Brian Mackey / NPR | Illinois Public Radio

The Illinois primary election is over — so will lawmakers and Gov. Bruce Rauner finally pass a budget?

Some who watch state government closely say chances aren't so great. 

Rachel Otwell

In some schools around the state - fewer art classes are being taught. Meanwhile, art advocates say they help students creatively problem solve and art is crucial for a well-rounded curriculum.

The marketing executive who tried to lure businesses to Indiana by asking Illinois residents if they were ``Illinnoyed'' has crossed enemy lines, so to speak.  

Kelly Nicholl has been hired as the first marketing director for the Illinois Business and Development Corporation that Governor Bruce Rauner recently created.  

Crain's Chicago Business reports that until recently Nicholl was vice president for marketing with the Indiana Economic Development Corporation.  

Bee and aster, Isle Royale National Park
Robert Pahre / WUIS/Illinois Issues

Gardeners would lose a weapon against insects under a measure recently introduced in the Illinois legislature.

Brent Bohlen

When I was in seventh grade, my friends and I got our parents to drop us at the local small-town movie theater on Saturday nights. We would buy tickets at an enclosed booth, shell out a quarter at the concession stand for popcorn and settle into seats as close to our crushes as we could get without being too obvious.

Several of the races in this week's primary election were widely seen as a referendum on Gov. Bruce Rauner. In the two highest-profile races, the governor neither protected an ally nor vanquished a foe.

Grow Springfield

From novices to gardening veterans, you'll find plenty to keep you interested this weekend during the Homegrown Fest taking place at Lincoln Land Community College in Springfield.  The event is combined with the 13th annual Composting Symposium.

Sarah Mueller WUIS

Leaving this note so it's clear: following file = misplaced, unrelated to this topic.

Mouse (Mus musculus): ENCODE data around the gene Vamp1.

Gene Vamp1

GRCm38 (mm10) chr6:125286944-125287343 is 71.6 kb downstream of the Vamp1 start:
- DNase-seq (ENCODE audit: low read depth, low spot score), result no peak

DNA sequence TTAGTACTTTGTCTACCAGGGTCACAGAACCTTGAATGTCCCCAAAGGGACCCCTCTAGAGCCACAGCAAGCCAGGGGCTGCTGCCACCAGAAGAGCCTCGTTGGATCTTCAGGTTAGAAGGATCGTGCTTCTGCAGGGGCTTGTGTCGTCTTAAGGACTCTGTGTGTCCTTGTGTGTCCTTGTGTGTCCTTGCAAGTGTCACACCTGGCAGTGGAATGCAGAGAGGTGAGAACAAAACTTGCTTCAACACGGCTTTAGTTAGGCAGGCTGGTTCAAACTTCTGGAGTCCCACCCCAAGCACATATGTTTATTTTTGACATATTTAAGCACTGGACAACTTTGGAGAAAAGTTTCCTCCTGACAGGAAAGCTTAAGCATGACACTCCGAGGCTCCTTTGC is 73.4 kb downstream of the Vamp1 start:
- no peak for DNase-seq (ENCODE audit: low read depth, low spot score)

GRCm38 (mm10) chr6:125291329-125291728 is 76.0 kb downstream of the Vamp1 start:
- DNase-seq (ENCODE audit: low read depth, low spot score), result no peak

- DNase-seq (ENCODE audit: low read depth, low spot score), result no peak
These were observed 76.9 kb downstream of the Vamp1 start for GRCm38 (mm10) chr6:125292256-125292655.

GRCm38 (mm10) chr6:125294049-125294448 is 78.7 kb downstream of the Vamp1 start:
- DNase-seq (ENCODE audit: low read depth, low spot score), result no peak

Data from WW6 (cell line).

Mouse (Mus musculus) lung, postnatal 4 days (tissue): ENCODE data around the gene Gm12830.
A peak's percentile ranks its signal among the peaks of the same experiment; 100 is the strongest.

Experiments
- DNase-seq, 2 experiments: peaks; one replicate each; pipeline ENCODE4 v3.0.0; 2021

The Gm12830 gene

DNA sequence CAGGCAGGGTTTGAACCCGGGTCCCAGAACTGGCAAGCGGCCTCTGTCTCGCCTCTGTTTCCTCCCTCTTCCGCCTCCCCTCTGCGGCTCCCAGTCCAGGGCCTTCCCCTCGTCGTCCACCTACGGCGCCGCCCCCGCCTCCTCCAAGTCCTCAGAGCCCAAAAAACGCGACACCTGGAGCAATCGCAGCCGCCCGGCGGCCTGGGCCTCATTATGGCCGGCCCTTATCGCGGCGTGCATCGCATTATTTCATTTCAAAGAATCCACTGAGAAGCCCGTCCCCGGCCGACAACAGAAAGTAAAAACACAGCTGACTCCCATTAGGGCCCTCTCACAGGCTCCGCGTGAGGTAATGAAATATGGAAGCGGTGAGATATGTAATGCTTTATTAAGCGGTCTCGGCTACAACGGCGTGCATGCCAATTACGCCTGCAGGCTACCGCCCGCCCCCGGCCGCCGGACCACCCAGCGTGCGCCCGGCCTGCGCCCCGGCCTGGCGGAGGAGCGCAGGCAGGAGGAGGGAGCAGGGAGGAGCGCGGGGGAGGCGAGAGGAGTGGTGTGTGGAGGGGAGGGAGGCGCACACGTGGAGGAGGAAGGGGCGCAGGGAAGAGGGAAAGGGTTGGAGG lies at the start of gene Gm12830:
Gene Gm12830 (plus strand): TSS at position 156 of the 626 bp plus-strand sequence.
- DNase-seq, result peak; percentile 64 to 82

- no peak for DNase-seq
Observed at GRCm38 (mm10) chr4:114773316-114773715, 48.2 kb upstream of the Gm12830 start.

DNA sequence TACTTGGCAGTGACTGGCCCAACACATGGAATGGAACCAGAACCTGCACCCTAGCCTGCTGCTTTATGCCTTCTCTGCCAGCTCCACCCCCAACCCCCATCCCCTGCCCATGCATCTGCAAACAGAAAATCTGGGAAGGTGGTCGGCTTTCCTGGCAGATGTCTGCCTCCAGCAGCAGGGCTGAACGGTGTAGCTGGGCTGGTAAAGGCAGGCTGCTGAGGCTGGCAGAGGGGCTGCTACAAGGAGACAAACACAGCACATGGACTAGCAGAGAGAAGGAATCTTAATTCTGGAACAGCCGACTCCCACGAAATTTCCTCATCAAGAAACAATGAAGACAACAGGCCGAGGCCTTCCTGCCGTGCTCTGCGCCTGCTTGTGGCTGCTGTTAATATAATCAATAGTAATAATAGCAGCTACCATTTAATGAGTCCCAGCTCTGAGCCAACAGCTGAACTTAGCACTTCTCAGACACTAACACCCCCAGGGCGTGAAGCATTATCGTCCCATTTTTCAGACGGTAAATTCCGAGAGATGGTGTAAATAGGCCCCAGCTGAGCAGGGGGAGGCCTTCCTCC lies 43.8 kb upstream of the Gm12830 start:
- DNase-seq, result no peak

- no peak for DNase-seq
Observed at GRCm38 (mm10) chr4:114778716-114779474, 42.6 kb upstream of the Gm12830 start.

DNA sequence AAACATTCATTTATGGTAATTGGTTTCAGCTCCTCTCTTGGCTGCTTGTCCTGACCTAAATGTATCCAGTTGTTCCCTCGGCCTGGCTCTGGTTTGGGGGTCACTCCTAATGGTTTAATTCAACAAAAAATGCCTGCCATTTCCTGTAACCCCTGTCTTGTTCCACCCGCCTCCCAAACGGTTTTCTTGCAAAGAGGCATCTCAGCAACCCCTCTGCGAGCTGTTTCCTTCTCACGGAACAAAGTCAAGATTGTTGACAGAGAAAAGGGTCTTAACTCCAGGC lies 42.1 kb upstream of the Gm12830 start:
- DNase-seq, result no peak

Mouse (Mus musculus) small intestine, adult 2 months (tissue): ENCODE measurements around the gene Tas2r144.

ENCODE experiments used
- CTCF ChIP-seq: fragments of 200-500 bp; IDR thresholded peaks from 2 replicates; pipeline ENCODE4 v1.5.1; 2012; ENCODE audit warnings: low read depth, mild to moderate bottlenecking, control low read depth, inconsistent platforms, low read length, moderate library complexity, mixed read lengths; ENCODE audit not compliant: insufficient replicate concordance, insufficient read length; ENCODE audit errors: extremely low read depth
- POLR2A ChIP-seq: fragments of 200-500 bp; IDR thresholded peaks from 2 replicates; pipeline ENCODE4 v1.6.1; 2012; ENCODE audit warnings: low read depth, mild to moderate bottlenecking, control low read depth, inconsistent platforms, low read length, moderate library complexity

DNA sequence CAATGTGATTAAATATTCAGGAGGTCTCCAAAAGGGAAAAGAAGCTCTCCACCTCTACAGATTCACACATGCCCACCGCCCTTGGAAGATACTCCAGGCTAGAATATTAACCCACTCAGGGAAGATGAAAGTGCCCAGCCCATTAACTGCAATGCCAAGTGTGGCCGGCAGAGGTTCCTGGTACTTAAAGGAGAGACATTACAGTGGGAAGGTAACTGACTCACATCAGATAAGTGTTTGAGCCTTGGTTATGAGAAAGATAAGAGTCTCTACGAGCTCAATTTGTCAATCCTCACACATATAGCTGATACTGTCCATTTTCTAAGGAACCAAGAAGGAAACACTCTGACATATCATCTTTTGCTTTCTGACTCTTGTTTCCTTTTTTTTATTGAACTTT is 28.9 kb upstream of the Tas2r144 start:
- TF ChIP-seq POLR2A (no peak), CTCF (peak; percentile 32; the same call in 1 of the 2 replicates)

Illinois senators voted along party lines Thursday on legislation that would spend $3.8 billion dollars to fund higher education and human services.

Illinois Symphony Orchestra

Celebrate in style with the Illinois Symphony Orchestra's Last Night of the Proms concert, a vibrant salute to British musical tradition. UIS ethnomusicologist Yona Stamatis speaks with Maestro Alastair Willis in a special sneak preview of the concert that offers rip-roaring fun for the entire family and a program of beloved orchestral works.

Sarah Mueller / NPR Illinois/Illinois Issues

Twenty years ago, Illinois adopted a school funding plan that relies heavily on local property taxes, leaving areas with low property values at the mercy of state aid. And for the past seven years, the state has failed to send those schools the full amount of aid promised under that plan.

Claudia Quigg headshot
mattpenning.com / NPR | Illinois Public Radio

The “Prayer of Serenity” asks for “the serenity to accept the things I cannot change, the courage to change the things I can change, and the wisdom to know the difference.”

I thought of these words recently listening to an extroverted parent struggling over her introverted teen daughter.  This woman is a very gregarious person who comes to life when surrounded by friends.  On the other hand, her daughter likes spending time alone, listening to music, reading novels, and writing poetry.